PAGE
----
Back in 2015, three Americans, one Brit, and two French nationals successfully subdued a terrorist before anyone was killed. These few minutes in which the attack took place cemented themselves as heroes. The attack last only a few minutes, and whilst the subject is an honourable one, it seems strange that a whole feature film would be dedicated to this short event.
This is why director Clint Eastwood starts his story way back when the three Americans heroes were children. Quite why Eastwood felt this was enough to make a feature film, I don’t know. There is nothing remarkable about these kids and I garnered nothing from it apart from knowing their parents were religious wackos who believe their unseen God was more important than statistics, facts and evidence.
The problem is compounded by the child actors not being particularly strong actors, and Clint Eastwood’s somewhat clunky framing of scenes highlights the less than strong child performances even further. Things aren’t much better when they become adults as the three Americans are played by the real-life heroes. They aren’t great actors either, and much like their childhood their adult life isn’t anything extraordinary (up until they foiled the terrorist), but they seem likeable and fun enough for their company to be rather pleasant and enjoyable.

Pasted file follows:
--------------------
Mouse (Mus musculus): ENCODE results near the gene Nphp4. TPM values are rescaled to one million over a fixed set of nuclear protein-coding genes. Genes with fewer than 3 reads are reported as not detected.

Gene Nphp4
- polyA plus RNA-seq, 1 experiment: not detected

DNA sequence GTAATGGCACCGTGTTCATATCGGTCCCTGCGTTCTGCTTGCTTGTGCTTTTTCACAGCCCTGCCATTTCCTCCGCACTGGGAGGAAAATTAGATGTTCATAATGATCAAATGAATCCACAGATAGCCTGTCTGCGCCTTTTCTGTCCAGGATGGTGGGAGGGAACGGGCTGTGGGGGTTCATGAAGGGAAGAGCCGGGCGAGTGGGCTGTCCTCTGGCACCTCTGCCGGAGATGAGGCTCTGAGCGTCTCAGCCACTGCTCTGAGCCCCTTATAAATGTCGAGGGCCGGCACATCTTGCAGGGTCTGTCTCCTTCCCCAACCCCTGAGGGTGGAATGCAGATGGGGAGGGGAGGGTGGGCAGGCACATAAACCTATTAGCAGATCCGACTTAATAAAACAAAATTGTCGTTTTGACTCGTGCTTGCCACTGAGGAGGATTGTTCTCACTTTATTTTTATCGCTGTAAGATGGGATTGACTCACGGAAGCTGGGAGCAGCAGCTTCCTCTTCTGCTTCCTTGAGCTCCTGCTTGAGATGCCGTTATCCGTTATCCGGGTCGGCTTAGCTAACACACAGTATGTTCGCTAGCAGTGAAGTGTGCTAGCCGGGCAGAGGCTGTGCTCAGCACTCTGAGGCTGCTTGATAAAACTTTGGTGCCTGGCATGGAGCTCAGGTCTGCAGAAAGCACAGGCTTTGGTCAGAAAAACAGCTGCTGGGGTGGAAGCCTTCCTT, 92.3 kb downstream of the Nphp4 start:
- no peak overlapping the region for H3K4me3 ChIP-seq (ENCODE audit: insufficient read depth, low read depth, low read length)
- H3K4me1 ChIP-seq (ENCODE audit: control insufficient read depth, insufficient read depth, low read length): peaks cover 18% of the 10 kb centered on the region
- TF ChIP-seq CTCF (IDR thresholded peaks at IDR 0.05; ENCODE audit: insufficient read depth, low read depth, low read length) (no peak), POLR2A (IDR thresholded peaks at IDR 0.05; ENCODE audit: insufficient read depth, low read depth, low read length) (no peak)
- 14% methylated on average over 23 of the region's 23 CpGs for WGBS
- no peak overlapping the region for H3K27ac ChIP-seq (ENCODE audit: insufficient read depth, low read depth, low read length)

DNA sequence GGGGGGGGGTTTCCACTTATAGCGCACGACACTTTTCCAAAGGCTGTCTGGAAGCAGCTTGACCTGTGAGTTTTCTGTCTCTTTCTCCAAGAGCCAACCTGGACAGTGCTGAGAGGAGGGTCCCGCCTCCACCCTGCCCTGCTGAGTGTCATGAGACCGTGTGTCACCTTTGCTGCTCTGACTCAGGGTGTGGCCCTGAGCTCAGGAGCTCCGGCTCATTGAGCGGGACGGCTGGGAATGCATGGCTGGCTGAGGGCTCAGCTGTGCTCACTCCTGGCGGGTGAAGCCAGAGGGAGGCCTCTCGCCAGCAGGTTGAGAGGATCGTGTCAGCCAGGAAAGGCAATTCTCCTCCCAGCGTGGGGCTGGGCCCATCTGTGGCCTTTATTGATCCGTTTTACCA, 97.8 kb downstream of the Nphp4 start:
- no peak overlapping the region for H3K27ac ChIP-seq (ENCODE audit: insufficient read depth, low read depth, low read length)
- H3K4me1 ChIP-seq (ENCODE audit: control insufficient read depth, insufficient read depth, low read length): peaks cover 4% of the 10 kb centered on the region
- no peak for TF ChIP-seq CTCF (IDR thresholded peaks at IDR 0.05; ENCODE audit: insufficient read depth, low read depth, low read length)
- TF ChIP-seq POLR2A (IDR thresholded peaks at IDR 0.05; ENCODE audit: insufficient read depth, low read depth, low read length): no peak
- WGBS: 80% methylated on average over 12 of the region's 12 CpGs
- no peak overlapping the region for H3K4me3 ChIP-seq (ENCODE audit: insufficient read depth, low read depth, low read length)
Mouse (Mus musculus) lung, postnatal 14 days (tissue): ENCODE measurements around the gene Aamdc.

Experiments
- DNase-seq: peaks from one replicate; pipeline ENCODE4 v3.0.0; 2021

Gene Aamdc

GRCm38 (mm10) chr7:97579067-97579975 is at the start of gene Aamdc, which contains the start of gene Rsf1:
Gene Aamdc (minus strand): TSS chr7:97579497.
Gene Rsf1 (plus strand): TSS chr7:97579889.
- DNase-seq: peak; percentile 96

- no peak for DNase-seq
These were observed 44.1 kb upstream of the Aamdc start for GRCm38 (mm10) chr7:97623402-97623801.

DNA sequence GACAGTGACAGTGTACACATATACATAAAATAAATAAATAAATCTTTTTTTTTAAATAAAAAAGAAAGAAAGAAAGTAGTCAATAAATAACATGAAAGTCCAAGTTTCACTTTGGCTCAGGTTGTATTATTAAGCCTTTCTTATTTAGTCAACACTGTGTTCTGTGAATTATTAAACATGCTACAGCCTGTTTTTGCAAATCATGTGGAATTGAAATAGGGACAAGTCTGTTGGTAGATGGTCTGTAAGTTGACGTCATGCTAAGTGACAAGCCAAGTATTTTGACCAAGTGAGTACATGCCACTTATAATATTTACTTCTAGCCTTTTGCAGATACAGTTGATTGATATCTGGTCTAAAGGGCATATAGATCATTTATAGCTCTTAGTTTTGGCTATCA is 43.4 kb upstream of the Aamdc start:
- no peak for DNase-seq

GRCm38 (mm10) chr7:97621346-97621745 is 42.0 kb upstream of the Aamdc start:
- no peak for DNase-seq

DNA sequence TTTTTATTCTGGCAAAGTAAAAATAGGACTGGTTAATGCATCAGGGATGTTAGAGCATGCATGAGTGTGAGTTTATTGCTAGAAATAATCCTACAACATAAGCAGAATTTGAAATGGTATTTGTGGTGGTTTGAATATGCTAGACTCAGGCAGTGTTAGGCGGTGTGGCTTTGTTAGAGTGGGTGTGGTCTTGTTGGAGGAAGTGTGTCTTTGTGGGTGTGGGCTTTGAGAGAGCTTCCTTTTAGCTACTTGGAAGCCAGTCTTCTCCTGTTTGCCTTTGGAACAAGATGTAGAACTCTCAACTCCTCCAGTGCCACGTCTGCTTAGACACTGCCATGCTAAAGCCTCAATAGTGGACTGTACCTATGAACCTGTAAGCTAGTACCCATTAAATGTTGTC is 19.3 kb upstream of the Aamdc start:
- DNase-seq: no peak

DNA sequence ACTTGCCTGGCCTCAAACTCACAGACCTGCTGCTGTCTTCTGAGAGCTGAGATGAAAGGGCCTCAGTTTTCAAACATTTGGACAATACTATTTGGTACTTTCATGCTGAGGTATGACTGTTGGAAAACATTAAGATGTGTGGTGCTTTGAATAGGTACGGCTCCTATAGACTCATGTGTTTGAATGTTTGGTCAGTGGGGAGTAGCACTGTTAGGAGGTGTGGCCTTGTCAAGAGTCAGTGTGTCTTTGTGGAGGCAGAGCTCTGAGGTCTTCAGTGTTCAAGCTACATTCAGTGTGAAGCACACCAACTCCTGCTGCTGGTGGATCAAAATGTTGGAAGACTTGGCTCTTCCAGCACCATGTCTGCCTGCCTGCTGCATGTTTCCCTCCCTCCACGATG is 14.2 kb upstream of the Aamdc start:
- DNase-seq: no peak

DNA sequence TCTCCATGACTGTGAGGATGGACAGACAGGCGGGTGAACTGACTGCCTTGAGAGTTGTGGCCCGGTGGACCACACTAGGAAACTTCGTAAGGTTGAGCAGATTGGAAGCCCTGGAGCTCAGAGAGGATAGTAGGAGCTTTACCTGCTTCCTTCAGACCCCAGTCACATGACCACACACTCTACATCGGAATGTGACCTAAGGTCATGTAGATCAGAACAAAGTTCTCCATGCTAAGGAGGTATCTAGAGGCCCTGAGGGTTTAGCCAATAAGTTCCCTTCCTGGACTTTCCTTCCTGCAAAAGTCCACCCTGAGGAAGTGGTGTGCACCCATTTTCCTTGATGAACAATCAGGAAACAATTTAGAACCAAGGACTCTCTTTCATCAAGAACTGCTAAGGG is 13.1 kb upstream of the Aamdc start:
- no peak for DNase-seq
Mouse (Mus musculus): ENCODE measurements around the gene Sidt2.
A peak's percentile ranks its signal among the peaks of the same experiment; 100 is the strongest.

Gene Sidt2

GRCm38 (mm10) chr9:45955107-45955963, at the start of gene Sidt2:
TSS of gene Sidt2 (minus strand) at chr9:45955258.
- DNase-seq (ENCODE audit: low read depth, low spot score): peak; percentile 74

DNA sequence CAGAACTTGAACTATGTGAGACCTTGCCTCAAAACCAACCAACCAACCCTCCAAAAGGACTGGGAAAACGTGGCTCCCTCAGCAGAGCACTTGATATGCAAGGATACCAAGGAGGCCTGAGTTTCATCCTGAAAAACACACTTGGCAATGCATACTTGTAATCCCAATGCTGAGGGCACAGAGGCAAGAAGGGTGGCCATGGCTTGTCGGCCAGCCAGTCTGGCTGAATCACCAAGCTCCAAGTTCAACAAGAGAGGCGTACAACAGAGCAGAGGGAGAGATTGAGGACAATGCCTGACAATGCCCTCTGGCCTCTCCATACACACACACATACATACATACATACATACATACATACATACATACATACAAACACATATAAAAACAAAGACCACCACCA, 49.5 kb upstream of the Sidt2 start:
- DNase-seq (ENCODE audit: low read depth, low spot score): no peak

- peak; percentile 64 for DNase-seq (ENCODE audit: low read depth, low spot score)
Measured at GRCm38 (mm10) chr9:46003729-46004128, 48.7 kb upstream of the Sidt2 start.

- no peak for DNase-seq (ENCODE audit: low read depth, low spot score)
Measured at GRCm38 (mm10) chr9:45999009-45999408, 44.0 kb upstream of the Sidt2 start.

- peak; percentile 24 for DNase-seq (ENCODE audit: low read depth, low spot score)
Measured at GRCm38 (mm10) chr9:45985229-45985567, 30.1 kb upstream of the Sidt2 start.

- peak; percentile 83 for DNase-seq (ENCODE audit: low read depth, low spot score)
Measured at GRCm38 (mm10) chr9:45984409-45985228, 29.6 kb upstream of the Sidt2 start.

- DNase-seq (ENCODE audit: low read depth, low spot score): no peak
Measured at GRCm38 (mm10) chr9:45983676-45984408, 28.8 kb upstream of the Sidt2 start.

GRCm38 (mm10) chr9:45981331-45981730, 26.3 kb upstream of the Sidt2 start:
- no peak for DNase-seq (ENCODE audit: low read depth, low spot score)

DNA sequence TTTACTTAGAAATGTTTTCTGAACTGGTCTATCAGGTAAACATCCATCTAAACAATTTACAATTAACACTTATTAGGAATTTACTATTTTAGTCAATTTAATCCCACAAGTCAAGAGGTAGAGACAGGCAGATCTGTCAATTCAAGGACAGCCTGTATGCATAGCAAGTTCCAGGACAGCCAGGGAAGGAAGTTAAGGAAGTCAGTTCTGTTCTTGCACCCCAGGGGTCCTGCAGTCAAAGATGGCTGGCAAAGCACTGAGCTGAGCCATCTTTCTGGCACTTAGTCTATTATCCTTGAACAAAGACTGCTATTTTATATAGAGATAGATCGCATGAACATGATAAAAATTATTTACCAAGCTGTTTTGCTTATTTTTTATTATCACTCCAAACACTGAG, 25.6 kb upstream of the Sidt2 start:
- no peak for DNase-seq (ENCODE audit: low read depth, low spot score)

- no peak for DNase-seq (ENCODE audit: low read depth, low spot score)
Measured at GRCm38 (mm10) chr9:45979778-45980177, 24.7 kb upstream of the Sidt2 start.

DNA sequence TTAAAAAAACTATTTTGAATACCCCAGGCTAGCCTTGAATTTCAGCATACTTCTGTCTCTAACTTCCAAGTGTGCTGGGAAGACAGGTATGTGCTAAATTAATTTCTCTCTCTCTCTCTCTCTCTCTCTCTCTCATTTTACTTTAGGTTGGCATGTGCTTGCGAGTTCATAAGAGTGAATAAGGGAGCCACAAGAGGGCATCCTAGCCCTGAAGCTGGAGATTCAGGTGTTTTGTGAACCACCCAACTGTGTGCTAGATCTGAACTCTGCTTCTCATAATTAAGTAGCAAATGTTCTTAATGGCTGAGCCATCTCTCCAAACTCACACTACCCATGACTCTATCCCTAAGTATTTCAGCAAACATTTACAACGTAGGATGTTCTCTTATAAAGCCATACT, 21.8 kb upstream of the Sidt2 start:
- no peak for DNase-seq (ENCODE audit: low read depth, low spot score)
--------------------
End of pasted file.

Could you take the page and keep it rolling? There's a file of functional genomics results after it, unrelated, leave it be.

The film does suffer from feeling quite clunky, the scenes telling us of the three Americans’ backgrounds is occasionally interrupted by scenes from the train (affects the pace), and the film randomly jumps from scene to scene without much cohesion. Yet, the attack itself, taking place over 10 breathless minutes, shows Clint Eastwood’s prowess as a director, and the moments directly leading up to the attack are very tense.